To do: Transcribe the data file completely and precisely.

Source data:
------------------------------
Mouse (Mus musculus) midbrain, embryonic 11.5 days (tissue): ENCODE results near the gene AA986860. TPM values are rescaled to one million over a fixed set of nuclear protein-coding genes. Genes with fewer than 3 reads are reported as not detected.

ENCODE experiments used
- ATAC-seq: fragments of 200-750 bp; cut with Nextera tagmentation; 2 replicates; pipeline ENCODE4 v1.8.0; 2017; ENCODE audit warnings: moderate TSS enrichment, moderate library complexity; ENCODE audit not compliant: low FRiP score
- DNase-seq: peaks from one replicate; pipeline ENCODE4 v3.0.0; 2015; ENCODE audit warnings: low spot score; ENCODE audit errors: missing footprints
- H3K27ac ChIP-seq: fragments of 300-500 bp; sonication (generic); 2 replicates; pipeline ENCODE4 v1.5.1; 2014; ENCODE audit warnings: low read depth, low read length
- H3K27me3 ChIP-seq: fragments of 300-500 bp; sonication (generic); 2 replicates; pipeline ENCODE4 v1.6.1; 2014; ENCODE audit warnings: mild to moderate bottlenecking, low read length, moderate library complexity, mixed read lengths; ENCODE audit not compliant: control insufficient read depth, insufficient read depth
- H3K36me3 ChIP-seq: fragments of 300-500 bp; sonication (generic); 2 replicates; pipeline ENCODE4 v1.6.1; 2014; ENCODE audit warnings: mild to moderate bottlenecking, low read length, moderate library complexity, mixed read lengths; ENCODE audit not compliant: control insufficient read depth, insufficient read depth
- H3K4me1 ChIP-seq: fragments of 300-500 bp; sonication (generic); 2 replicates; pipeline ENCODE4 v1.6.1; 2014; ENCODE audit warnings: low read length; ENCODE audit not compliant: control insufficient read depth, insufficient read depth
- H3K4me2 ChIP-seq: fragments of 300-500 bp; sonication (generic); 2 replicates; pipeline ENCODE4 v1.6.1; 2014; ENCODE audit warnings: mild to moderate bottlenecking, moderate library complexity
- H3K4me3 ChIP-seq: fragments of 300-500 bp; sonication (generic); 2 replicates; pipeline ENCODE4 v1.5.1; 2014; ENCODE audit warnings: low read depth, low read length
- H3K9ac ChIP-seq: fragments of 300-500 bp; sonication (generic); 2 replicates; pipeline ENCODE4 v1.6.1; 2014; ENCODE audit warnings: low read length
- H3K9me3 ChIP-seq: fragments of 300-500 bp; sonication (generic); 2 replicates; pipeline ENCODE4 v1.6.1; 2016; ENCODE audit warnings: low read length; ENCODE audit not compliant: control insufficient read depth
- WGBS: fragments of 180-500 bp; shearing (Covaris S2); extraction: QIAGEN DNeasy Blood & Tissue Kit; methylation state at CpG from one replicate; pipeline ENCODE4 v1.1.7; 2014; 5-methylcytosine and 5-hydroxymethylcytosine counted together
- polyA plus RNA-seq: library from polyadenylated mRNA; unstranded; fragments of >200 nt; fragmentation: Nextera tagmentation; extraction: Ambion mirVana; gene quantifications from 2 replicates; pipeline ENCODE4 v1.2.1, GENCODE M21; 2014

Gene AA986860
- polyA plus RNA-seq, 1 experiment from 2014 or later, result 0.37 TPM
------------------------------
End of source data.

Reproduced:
Mouse (Mus musculus) midbrain, embryonic 11.5 days (tissue): ENCODE results near the gene AA986860. TPM values are rescaled to one million over a fixed set of nuclear protein-coding genes. Genes with fewer than 3 reads are reported as not detected.

ENCODE experiments used
- ATAC-seq: fragments of 200-750 bp; cut with Nextera tagmentation; 2 replicates; pipeline ENCODE4 v1.8.0; 2017; ENCODE audit warnings: moderate TSS enrichment, moderate library complexity; ENCODE audit not compliant: low FRiP score
- DNase-seq: peaks from one replicate; pipeline ENCODE4 v3.0.0; 2015; ENCODE audit warnings: low spot score; ENCODE audit errors: missing footprints
- H3K27ac ChIP-seq: fragments of 300-500 bp; sonication (generic); 2 replicates; pipeline ENCODE4 v1.5.1; 2014; ENCODE audit warnings: low read depth, low read length
- H3K27me3 ChIP-seq: fragments of 300-500 bp; sonication (generic); 2 replicates; pipeline ENCODE4 v1.6.1; 2014; ENCODE audit warnings: mild to moderate bottlenecking, low read length, moderate library complexity, mixed read lengths; ENCODE audit not compliant: control insufficient read depth, insufficient read depth
- H3K36me3 ChIP-seq: fragments of 300-500 bp; sonication (generic); 2 replicates; pipeline ENCODE4 v1.6.1; 2014; ENCODE audit warnings: mild to moderate bottlenecking, low read length, moderate library complexity, mixed read lengths; ENCODE audit not compliant: control insufficient read depth, insufficient read depth
- H3K4me1 ChIP-seq: fragments of 300-500 bp; sonication (generic); 2 replicates; pipeline ENCODE4 v1.6.1; 2014; ENCODE audit warnings: low read length; ENCODE audit not compliant: control insufficient read depth, insufficient read depth
- H3K4me2 ChIP-seq: fragments of 300-500 bp; sonication (generic); 2 replicates; pipeline ENCODE4 v1.6.1; 2014; ENCODE audit warnings: mild to moderate bottlenecking, moderate library complexity
- H3K4me3 ChIP-seq: fragments of 300-500 bp; sonication (generic); 2 replicates; pipeline ENCODE4 v1.5.1; 2014; ENCODE audit warnings: low read depth, low read length
- H3K9ac ChIP-seq: fragments of 300-500 bp; sonication (generic); 2 replicates; pipeline ENCODE4 v1.6.1; 2014; ENCODE audit warnings: low read length
- H3K9me3 ChIP-seq: fragments of 300-500 bp; sonication (generic); 2 replicates; pipeline ENCODE4 v1.6.1; 2016; ENCODE audit warnings: low read length; ENCODE audit not compliant: control insufficient read depth
- WGBS: fragments of 180-500 bp; shearing (Covaris S2); extraction: QIAGEN DNeasy Blood & Tissue Kit; methylation state at CpG from one replicate; pipeline ENCODE4 v1.1.7; 2014; 5-methylcytosine and 5-hydroxymethylcytosine counted together
- polyA plus RNA-seq: library from polyadenylated mRNA; unstranded; fragments of >200 nt; fragmentation: Nextera tagmentation; extraction: Ambion mirVana; gene quantifications from 2 replicates; pipeline ENCODE4 v1.2.1, GENCODE M21; 2014

Gene AA986860
- polyA plus RNA-seq, 1 experiment from 2014 or later, result 0.37 TPM